JH: She danced, and sort of rode on her mother like a horse. Um, but we have David Barnes and his little troupe of, uh, performers. So I think there’s about five of them tonight. It’s kind of been shifting from night to night. He’s gotten really good at writing sort of little scenes. They’re kind of like one-act plays and provide something like a music video. I see it as they’re like mini videos for each song. Some of it’s like pre-planned, some of it’s live stuff. But in addition to that, uh, he’s taken to writing out like actual characters that reoccur and stuff. So, the last tour, it was a lot more, kind of like, theatrics, dancing around, and choreographed fights, stuff like that. But this time around he has like names for the characters and actual like acting teams and stuff. He’s been writing them on the bus and trying them on stage. Last night, they tried something I’d never seen before, where they had like a Christmas morning. So they had all these performers dressed up like little kids in pajamas and such, and they were all opening presents, but then inside one of the presents they rigged up a smoke machine. So like, three out of the four kids open their presents and there are gas masks, and they’re all excited about their gas masks, and they put them on, and the last kid opens his present and it just shoots out gas. Strange things like that. And tonight they won’t let us use it. Apparently this stupid Great White thing [a deadly nightclub fire caused by pyrotechnics at a concert in 2003], all smoke machines are illegal in every venue in this state. Which is ridiculous, because there’s no fire involved. So there will be no smoke tonight.
MG: Think there will be an extra crazy crowd tonight, being 4/20?
JH: I don’t even know what that is. I mean I know that people smoke pot at 4:20 in the afternoon or something. I don’t know, I hadn’t given it any thought.
MG: So what’s it like on the tour bus?
JH: It’s just like any other environment. Just certain times of the day it might be really wild, and everybody is hanging out. Just sort of doing what you do. And other times it’s like a tomb and all you can hear is some snoring.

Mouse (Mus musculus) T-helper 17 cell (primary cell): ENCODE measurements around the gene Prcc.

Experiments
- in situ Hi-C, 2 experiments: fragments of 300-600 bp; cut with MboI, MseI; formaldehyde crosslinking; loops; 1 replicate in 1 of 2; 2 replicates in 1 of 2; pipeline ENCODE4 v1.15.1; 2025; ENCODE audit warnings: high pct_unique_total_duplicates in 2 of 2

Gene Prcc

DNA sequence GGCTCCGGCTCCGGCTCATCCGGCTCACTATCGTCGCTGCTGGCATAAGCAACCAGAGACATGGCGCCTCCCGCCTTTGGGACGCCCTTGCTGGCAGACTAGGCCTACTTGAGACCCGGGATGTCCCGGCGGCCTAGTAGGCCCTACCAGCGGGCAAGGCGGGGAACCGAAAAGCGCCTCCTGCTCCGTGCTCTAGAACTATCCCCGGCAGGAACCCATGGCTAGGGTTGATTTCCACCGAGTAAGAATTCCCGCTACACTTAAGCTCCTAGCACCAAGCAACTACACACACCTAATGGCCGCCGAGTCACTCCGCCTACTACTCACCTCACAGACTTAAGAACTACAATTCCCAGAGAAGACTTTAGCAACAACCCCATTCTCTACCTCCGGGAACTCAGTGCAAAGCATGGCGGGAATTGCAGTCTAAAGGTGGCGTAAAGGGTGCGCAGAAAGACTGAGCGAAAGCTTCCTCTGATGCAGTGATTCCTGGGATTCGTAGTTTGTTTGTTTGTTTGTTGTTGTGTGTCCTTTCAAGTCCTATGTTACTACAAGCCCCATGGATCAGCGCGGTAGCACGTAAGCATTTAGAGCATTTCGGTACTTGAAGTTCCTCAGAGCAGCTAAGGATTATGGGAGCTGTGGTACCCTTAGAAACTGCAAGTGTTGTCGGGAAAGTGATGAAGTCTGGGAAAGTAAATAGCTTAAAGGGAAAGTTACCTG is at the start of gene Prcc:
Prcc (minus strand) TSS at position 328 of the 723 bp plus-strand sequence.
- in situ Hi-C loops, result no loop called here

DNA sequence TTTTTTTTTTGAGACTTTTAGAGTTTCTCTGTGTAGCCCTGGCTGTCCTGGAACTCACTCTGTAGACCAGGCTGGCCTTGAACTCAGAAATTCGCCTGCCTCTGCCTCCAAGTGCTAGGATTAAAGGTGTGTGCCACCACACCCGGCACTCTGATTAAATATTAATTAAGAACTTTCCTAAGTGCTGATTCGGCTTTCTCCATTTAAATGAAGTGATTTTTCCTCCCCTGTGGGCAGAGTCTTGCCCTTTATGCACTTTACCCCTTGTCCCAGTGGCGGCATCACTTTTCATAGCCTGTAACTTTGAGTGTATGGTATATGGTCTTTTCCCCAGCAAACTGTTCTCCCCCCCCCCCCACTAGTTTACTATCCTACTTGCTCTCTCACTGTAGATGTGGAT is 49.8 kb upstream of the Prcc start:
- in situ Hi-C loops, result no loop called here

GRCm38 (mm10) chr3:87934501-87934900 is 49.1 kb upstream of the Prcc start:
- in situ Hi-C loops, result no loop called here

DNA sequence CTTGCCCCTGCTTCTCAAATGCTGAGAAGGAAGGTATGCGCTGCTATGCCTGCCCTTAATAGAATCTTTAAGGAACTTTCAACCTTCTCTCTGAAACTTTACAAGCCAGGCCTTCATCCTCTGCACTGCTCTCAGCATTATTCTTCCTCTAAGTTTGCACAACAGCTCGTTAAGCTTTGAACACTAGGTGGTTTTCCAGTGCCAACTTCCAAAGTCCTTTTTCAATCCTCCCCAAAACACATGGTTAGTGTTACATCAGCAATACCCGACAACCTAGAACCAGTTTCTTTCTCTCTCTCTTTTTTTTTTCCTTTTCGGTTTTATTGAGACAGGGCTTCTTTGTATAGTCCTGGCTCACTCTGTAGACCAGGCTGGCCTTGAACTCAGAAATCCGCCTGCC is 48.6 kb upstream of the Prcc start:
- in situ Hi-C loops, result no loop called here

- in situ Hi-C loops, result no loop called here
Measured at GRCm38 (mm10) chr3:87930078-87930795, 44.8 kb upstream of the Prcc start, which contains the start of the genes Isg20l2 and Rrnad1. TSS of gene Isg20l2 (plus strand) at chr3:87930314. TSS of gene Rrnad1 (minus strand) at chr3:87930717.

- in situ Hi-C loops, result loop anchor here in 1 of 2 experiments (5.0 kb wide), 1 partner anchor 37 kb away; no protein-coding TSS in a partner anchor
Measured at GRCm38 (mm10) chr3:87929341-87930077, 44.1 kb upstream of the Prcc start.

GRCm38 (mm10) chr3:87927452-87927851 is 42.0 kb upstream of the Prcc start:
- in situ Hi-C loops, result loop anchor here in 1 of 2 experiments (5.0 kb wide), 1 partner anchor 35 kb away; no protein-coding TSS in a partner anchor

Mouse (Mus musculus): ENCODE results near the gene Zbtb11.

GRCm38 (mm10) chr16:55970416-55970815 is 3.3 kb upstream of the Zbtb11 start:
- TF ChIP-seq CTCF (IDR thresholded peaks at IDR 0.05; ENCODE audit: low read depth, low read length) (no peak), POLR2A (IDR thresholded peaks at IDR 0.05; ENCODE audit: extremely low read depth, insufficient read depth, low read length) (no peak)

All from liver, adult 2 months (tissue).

MG: What are your thoughts on Kevin stripping at shows?
JH: Well that’s only happened once, and it was like three years ago. I think he’s outgrown his exhibitionist phase a little bit. And he’s actually been dressing a lot more masculinely. But he’s still wearing like a pink woman’s Indian kind of garb. But I think he’s grown into another phase.
MG: Who does your makeup before the show?
JH: Everybody does their own. I’ve gone away from it a little bit, from the sort of glammier stuff. Now it’s more like stage makeup.
And now for the final piece in our interview with Jamey Huggins of American band, of Montreal: we discuss the new of Montreal album, Kevin’s gin-induced inner comedian, and the misconceptions that the band’s creativity stems from drugs.
MG: So is there a new of Montreal album in the works yet?
JH:There’s definitely a new one. It’s probably about six or seven songs right now.
MG: Any idea what it’s called yet?
JH: Well Kevin gave all the albums their titles since Hissing Fauna. This one’s called Controller Sphere. All the album titles are in that one song ['Faberge Falls For Shuggie']. Uh, Skeletal Lamping, Controller Sphere, a couple more, I forget. We’re playing two of them, two brand new ones that are going to be on that record: tonight, one of them, and the other tomorrow night.
MG: What are they called?
JH: Well Kevin’s still working on the title, but it’s temporarily called “Cokehead Cokehead.” But, it’s not at all inspired by the drug. The original lyrics are kind of based around the word coquette, and then, we were joking around at this radio performance, and I think I misheard it and said, “It sounds like you’re saying cokehead.” And he thought that was hilarious so now he’s been calling it like ‘Cokehead’.
MG: What’s your favorite song off of Skeletal Lamping?